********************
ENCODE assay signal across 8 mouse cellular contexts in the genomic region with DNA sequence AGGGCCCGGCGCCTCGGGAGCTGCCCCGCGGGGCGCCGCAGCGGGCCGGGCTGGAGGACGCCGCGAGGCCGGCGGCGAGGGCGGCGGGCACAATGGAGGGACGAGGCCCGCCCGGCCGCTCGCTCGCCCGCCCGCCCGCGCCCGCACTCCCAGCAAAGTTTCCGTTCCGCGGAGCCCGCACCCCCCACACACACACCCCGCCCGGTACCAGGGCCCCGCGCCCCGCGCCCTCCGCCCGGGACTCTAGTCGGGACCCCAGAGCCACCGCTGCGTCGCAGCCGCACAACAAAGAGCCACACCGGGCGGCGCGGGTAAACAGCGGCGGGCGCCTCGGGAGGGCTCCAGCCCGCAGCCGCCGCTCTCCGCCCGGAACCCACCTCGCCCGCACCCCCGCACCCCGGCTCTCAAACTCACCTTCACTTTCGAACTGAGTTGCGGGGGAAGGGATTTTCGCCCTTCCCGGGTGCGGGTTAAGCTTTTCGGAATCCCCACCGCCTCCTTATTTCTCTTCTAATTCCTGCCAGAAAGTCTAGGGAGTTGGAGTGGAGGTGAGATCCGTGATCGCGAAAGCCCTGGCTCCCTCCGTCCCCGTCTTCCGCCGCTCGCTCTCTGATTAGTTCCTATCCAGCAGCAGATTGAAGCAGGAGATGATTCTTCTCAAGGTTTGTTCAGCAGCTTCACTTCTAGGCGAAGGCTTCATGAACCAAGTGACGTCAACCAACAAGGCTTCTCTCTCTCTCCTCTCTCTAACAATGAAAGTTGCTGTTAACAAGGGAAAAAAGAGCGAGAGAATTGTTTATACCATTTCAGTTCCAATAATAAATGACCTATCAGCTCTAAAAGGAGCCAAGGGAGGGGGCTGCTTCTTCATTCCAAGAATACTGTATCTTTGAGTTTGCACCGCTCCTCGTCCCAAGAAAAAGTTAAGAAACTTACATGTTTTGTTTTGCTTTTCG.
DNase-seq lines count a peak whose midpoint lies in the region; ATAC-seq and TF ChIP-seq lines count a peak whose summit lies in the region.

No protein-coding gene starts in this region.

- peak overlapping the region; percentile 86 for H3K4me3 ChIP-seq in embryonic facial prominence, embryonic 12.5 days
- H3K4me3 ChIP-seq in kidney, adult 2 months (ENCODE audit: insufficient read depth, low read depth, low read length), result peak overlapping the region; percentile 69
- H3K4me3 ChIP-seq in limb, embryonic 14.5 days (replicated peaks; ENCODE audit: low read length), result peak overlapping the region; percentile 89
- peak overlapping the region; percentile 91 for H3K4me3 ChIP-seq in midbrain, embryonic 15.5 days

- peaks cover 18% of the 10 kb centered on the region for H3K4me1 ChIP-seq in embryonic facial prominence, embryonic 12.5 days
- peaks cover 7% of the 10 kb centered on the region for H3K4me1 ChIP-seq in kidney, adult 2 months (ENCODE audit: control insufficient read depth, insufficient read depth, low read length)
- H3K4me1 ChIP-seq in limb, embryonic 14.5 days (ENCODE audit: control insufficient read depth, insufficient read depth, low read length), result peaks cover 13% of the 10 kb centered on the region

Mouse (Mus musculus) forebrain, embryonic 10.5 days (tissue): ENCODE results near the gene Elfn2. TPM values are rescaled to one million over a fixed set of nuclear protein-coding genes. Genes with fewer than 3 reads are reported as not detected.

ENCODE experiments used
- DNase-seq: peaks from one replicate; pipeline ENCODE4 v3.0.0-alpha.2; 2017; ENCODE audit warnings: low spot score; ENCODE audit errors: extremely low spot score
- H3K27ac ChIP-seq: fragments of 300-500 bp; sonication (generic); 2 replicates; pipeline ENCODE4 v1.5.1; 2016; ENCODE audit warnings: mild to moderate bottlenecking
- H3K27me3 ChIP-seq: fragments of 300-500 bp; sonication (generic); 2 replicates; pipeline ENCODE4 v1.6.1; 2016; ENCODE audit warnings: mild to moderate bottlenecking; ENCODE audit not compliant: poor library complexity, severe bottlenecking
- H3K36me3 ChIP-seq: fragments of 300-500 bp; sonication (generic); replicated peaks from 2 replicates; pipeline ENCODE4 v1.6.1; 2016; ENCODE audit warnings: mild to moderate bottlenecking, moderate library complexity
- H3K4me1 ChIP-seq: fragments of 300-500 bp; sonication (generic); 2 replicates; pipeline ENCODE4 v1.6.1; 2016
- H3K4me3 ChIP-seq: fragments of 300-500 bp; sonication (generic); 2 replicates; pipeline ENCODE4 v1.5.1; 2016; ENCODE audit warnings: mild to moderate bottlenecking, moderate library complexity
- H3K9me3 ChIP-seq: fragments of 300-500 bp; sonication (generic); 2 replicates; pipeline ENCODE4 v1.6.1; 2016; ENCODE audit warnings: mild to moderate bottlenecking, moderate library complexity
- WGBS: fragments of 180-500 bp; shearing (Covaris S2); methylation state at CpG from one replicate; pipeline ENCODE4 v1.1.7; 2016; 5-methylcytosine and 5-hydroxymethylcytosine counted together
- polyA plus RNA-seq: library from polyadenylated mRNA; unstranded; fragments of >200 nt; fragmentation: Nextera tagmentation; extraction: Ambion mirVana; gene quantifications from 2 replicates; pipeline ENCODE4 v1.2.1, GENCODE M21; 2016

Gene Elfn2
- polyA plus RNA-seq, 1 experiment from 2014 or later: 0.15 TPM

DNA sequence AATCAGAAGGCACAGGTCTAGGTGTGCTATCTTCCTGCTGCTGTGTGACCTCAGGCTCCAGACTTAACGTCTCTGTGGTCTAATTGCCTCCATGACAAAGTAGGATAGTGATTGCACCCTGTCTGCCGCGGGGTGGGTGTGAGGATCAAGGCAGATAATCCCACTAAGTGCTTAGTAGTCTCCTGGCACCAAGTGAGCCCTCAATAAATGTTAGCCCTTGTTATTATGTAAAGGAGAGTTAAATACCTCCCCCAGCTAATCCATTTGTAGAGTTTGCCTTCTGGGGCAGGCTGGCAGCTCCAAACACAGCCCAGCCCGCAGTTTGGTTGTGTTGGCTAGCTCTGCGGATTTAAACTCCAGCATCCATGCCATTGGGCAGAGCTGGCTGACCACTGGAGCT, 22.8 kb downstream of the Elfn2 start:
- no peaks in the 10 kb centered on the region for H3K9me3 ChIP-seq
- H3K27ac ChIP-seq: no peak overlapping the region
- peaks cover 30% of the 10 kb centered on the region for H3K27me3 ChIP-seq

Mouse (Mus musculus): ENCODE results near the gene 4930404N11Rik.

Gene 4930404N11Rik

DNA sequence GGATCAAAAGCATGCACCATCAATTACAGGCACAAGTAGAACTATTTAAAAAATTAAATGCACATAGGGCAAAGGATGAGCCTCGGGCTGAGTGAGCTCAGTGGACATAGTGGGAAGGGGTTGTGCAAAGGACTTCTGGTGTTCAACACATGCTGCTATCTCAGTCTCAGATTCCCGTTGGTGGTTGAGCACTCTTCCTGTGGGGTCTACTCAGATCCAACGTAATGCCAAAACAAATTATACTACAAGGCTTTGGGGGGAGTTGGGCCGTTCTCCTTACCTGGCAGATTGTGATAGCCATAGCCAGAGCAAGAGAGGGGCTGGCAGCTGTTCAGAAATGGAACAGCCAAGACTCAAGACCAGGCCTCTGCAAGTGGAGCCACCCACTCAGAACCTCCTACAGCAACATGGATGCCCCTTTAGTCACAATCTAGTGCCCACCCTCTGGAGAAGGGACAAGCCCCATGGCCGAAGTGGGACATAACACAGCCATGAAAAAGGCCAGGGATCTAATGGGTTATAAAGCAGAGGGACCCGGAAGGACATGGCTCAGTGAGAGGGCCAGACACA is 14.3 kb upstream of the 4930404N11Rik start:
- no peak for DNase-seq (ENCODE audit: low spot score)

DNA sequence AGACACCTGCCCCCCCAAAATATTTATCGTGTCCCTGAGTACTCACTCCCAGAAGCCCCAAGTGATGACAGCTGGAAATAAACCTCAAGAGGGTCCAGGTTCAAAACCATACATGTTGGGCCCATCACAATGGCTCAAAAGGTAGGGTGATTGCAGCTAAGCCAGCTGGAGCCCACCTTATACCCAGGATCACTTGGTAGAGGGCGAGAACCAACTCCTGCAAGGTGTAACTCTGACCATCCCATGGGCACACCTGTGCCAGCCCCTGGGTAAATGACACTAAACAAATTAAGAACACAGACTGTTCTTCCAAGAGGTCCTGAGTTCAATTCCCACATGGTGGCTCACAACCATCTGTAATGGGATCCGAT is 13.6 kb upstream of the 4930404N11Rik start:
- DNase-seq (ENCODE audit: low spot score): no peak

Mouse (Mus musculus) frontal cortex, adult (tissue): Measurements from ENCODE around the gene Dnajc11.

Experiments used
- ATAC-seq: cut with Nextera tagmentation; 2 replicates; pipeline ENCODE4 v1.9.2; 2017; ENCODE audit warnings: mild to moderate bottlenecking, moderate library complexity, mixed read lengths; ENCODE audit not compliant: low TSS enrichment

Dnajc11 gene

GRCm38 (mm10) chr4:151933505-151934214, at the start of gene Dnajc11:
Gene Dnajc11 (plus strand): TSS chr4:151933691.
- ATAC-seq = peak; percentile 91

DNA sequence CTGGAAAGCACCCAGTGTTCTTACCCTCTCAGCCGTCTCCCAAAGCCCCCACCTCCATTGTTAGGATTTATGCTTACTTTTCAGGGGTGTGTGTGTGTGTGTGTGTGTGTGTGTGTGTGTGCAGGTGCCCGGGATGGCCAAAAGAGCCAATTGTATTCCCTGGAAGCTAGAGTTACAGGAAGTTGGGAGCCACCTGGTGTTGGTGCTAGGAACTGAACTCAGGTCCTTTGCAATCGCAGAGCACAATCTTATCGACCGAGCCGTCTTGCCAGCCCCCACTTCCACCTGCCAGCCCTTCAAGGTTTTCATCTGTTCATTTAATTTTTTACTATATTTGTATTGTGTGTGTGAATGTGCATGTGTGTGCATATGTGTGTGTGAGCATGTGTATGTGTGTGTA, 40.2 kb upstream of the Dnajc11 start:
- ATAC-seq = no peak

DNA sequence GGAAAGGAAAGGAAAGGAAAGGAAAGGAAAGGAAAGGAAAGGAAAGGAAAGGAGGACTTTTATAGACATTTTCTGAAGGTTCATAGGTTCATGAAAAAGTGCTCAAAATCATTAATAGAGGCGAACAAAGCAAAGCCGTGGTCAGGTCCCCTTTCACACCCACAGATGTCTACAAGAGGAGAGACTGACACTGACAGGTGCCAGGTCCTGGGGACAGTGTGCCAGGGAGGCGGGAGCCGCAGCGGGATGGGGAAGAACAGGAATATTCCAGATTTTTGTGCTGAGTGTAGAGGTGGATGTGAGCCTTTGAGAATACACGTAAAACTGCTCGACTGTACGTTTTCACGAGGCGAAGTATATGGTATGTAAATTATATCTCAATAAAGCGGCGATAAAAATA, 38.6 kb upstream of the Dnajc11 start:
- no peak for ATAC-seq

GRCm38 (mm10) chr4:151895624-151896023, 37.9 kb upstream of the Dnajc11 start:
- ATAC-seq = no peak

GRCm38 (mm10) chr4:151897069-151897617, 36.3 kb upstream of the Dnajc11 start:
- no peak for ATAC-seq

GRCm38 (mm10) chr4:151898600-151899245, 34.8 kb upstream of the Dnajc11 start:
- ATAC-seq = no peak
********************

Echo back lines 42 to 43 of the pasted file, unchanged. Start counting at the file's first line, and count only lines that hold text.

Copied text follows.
- ATAC-seq = no peak

DNA sequence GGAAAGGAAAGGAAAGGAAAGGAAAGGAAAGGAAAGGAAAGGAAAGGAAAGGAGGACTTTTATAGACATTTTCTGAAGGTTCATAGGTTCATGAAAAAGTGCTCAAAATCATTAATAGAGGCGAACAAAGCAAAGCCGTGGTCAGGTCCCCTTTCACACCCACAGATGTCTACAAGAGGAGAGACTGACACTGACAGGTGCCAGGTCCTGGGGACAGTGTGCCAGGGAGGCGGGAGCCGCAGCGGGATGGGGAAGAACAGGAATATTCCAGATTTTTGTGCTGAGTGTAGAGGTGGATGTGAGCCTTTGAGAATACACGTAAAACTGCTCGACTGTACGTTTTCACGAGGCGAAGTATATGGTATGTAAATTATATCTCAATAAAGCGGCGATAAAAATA, 38.6 kb upstream of the Dnajc11 start: